Reaching the end of the road, you will find a small gate with a sign that indicates the trailhead for the White Butte as well as a warning to keep an eye out for rattlesnakes. The gate is funny in that you could easily walk around it as it is an unfinished fence line. However, stick to the trail and use the gate. Passing through the gate and onto the well-trodden path hikers continue to travel directly south as the path parallels the white walls of the actual butte. While we never saw a rattlesnake we were bombarded by a couple of noisy grackles who did not appreciate us walking so close to their nest. They swooped down closely overhead squawking at us loudly. It was a show that they repeated during our descent.
Two Short Climbs
A quarter of a mile past the gate the path appears to arrive at a trail junction. Stick to the left, the right seems to only inspect the rocky terrain at the base of the butte. The actual trail to the left climbs up two small rocky ridges totaling about 150′ of gain in less than a quarter of a mile before reaching a small meadow with a few beautiful trees overlooking the rocky landscape. There are two paths through the tall grass. They both lead to the same place but the one on the right is more established and the correct one to follow.
The Final Ascent
Once across the small meadow, the trail continues to climb the final 140′ up rocky and slightly loose terrain. At the top of the White Butte is a rolling hill of prairie grass and flowers. Located at the very top is a small section of a few rocks with a marker and ammo box labeled “White Butte, 3,506′”. Inside you will find a registry and other items left by fellow hikers. The peak can be explored for a little ways further providing amazing views in every direction.
Logistics for Hiking White Butte
The closest town to White Butte is the tiny town of Bowman, North Dakota located about a half hour’s drive to the south. This is a small town with a few gas stations, restaurants, and one hotel/convention center. For most visitors hiking White Butte, the trail is a stop on a journey to and from the Rapid City area of South Dakota, and Madora, North Dakota. The great plains are beautiful and the area is a nice place to stop and enjoy the big open skies. But this is not a long-term tourist area and it understandably doesn’t have the infrastructure.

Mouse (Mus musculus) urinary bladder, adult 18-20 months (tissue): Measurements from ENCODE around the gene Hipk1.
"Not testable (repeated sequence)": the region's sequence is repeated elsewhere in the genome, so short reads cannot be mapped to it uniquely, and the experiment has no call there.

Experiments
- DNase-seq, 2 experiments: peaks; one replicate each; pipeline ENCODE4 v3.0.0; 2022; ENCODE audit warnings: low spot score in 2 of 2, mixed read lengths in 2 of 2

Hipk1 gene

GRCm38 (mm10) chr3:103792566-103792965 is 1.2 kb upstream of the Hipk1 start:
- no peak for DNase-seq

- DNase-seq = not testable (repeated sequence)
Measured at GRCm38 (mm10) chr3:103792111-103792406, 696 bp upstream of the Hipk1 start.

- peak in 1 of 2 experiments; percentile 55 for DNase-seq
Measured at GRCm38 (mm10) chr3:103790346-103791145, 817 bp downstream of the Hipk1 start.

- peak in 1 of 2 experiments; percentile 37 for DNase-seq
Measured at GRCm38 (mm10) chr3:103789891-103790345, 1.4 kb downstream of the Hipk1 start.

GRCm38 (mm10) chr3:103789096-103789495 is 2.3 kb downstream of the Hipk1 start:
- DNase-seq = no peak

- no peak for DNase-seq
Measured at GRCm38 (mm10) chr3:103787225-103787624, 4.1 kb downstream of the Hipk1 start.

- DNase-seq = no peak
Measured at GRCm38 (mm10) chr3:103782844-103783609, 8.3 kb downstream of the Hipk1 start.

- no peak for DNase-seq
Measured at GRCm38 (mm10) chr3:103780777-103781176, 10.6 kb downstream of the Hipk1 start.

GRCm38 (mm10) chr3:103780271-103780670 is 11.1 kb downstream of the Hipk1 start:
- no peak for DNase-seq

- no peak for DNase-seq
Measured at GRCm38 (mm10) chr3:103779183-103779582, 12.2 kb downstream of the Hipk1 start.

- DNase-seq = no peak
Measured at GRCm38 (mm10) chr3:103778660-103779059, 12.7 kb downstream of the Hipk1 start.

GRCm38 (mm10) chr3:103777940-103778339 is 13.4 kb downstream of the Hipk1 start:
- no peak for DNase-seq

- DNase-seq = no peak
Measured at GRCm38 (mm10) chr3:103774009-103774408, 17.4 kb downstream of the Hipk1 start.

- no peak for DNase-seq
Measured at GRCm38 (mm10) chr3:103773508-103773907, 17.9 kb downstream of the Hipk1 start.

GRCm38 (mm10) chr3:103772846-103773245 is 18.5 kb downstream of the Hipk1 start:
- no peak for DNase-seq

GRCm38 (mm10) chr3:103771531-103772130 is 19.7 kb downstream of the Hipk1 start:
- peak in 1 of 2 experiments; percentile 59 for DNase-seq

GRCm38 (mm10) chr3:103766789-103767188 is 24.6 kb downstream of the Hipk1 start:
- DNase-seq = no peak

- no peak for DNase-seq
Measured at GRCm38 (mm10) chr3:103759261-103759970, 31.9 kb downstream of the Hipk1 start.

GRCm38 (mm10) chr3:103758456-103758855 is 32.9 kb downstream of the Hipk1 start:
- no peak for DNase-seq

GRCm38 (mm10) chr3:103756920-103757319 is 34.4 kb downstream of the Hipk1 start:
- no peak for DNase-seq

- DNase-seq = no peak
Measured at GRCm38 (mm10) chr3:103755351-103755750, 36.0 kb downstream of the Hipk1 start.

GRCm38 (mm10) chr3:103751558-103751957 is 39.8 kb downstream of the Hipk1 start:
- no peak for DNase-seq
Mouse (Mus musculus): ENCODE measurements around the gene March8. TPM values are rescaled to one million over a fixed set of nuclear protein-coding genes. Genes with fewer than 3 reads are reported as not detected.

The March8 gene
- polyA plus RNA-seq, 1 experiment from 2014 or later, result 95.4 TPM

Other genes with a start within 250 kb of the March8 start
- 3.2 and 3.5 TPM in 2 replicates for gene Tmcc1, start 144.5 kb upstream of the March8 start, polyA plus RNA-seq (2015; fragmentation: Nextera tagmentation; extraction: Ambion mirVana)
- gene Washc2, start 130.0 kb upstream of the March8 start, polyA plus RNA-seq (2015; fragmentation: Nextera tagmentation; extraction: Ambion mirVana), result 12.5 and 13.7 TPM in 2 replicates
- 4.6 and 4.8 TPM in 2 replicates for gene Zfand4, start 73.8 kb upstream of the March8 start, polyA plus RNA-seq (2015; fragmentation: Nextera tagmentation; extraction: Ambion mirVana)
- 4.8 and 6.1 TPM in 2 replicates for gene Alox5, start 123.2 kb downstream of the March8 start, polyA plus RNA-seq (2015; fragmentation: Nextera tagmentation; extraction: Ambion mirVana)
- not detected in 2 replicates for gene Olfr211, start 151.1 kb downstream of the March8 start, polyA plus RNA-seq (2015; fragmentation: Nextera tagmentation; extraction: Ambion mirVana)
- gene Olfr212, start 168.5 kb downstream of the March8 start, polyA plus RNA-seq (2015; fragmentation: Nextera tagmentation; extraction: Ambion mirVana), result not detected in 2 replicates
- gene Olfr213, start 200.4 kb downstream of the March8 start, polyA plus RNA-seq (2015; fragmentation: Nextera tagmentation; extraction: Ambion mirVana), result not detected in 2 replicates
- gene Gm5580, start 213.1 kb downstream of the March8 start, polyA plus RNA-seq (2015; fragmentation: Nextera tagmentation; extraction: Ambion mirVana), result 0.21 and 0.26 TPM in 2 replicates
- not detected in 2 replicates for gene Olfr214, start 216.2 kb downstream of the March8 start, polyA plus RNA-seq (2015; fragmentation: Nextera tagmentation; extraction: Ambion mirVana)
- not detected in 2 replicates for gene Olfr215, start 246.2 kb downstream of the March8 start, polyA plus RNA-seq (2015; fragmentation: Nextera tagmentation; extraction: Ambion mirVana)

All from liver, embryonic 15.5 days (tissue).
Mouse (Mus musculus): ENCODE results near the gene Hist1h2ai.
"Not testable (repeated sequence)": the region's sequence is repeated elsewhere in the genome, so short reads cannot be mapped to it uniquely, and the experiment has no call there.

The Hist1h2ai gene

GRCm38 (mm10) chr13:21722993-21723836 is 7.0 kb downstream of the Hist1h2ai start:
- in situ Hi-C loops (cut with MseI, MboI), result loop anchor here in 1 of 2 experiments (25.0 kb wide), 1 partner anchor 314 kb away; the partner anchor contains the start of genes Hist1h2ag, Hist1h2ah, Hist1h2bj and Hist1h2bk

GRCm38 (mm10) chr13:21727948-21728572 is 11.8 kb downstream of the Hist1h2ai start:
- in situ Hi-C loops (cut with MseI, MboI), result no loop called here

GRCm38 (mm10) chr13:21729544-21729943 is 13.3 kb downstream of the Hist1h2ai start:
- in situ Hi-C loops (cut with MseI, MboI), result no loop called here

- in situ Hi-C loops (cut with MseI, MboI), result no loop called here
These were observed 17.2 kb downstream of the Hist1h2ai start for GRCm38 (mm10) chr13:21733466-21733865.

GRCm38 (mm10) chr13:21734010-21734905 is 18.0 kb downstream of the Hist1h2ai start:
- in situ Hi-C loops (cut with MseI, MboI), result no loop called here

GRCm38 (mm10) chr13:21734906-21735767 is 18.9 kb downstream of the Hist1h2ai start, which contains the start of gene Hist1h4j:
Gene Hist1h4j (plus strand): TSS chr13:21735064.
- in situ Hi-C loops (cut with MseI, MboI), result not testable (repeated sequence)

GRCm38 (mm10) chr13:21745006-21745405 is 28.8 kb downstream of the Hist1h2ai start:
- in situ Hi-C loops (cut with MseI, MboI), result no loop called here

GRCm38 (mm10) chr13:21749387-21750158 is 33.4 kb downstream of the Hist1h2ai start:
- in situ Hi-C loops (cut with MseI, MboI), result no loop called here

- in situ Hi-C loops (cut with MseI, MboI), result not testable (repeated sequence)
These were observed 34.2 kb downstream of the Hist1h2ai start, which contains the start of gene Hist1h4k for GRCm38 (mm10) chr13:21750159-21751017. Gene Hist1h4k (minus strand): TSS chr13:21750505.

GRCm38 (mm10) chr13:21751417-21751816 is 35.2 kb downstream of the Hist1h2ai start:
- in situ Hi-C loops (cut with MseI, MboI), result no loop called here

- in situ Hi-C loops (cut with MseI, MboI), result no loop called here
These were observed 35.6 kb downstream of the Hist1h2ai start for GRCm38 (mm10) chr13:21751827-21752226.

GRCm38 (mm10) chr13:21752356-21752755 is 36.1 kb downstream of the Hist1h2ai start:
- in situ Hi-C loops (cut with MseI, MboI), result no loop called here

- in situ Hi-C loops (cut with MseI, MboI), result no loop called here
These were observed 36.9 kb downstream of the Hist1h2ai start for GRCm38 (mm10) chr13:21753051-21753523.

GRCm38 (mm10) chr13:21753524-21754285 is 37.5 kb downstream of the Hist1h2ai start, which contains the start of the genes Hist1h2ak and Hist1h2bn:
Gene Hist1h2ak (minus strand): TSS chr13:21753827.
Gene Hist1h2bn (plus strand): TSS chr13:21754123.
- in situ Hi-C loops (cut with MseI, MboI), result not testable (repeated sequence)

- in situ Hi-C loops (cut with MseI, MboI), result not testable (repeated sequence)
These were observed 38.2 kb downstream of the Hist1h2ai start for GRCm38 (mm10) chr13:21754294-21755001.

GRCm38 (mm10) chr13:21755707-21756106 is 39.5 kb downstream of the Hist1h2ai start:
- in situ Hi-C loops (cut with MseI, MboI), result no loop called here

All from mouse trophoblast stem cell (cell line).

Camping is the best way to enjoy the great plains. The unobstructed sky makes for some really nice sunrises and sunsets but it really reigns as a spot to view the stars. For this reason, we recommend getting out of the towns to where the light pollution is at a minimum. Again there aren’t many options but the Gascoyne Lake Campground, located about a 45-minutes drive to the south, is a great spot and it is also free. This is dry camping with pit toilets being the only amenity. However, it is located on the shore of a small lake making it an especially beautiful area in the great plains.
If you need hookups and want to stay close by head for the Butte View Campground in Bowman. Otherwise, continue your journey to Madora or Rapid City.
If you are looking for a hotel rather than a campground we also recommend continuing your journey to Madora or Rapid City. In Madora we recommend the Rough Riders Hotel. Not only is it located in the gateway town to Theodore Roosevelt National Park but it embodies the character of the tiny town made famous by the 26th president of the United States. If instead you are headed to Rapid City, South Dakota to enjoy the best of the Black Hills, then the Howard Johnson by Wyndham in the downtown area makes a great base to explore all that the area has to offer.
The Smokehouse 85 in Bowman is one of the best restaurants near White Butte. That isn’t really saying a lot since there isn’t much around. But despite that, if you like meat this is a place not to be missed. They have food trucks that travel the state as well so even if you don’t make it to Bowman check out their Facebook page to see if your travels cross paths with their trucks.
Hiking White Butte
Hiking White Butte isn’t a life changing experience but for those seeking the highest places in the United States it is a must-do. It is a surprisingly beautiful hike and it doesn’t hurt that you don’t have to be an expert mountaineer to bag this peak. Given the remote nature of this peak it isn’t a destination in and of itself but it is a great day hike when traveling between the outdoor mecca of Rapid City, South Dakota and North Dakota’s Theodore Roosevelt National Park.